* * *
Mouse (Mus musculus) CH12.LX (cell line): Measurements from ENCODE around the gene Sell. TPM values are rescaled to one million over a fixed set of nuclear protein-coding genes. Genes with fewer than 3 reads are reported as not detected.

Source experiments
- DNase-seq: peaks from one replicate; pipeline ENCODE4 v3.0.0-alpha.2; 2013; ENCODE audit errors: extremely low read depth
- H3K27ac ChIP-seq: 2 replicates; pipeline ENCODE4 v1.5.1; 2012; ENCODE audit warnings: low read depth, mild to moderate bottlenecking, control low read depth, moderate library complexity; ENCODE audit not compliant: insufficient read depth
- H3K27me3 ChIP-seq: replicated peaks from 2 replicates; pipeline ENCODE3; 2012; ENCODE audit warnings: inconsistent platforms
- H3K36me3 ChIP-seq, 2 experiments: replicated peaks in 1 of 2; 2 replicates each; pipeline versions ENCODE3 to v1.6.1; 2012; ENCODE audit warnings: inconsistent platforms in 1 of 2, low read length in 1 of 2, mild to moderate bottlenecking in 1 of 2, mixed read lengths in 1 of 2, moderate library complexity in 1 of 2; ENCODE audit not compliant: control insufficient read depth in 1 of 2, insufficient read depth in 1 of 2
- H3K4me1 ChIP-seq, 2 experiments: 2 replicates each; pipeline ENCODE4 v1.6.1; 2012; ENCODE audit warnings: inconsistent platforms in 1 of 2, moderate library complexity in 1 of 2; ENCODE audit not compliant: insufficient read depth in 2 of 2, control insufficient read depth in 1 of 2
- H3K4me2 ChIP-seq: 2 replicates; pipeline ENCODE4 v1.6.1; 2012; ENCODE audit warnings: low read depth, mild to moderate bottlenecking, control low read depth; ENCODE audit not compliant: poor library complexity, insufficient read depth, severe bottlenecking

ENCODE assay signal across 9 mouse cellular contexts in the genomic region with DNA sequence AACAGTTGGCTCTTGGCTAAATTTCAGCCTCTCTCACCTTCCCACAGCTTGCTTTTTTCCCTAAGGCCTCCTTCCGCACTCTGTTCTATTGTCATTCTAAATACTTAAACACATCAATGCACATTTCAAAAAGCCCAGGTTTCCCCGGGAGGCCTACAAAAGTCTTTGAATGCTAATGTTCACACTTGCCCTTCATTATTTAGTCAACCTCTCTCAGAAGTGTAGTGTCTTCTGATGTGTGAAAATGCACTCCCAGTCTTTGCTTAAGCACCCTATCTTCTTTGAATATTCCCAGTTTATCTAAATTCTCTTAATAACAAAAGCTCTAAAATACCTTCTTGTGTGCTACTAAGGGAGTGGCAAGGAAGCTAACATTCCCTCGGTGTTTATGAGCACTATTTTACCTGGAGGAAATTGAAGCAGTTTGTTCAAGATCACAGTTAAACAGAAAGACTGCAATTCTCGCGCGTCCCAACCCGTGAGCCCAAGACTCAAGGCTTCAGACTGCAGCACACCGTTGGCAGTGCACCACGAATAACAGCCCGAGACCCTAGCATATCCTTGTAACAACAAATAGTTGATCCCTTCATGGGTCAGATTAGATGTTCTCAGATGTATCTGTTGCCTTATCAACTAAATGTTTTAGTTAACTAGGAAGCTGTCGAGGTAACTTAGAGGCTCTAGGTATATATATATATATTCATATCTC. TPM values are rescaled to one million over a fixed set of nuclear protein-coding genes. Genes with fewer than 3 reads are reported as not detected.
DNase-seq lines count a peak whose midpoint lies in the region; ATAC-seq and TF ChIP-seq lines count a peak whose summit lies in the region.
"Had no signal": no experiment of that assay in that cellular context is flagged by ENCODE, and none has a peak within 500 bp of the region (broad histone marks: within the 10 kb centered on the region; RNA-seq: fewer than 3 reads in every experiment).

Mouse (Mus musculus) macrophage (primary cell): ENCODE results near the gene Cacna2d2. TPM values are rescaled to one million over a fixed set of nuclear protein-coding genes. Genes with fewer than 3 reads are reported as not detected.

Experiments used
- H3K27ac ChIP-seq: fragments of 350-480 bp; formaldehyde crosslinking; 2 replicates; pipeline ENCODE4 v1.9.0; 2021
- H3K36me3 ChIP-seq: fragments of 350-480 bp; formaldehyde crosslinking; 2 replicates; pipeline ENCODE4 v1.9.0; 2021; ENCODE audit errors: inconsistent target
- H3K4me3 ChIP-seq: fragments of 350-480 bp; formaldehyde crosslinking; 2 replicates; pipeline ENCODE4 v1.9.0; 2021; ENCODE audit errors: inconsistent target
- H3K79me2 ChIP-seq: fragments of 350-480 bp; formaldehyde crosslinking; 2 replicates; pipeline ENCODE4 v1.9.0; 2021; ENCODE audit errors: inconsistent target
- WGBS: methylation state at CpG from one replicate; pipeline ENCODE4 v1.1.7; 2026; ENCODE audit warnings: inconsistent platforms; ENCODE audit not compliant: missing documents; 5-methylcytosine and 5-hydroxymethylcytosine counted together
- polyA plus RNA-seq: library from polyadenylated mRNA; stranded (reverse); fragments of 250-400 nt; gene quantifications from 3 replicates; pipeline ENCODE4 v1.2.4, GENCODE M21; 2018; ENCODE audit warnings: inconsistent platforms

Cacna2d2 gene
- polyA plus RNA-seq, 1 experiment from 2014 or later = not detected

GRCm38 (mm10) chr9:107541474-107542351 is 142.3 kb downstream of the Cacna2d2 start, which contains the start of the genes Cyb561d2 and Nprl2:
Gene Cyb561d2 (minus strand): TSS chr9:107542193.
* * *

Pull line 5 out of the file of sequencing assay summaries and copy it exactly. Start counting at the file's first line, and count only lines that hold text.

- H3K27me3 ChIP-seq: replicated peaks from 2 replicates; pipeline ENCODE3; 2012; ENCODE audit warnings: inconsistent platforms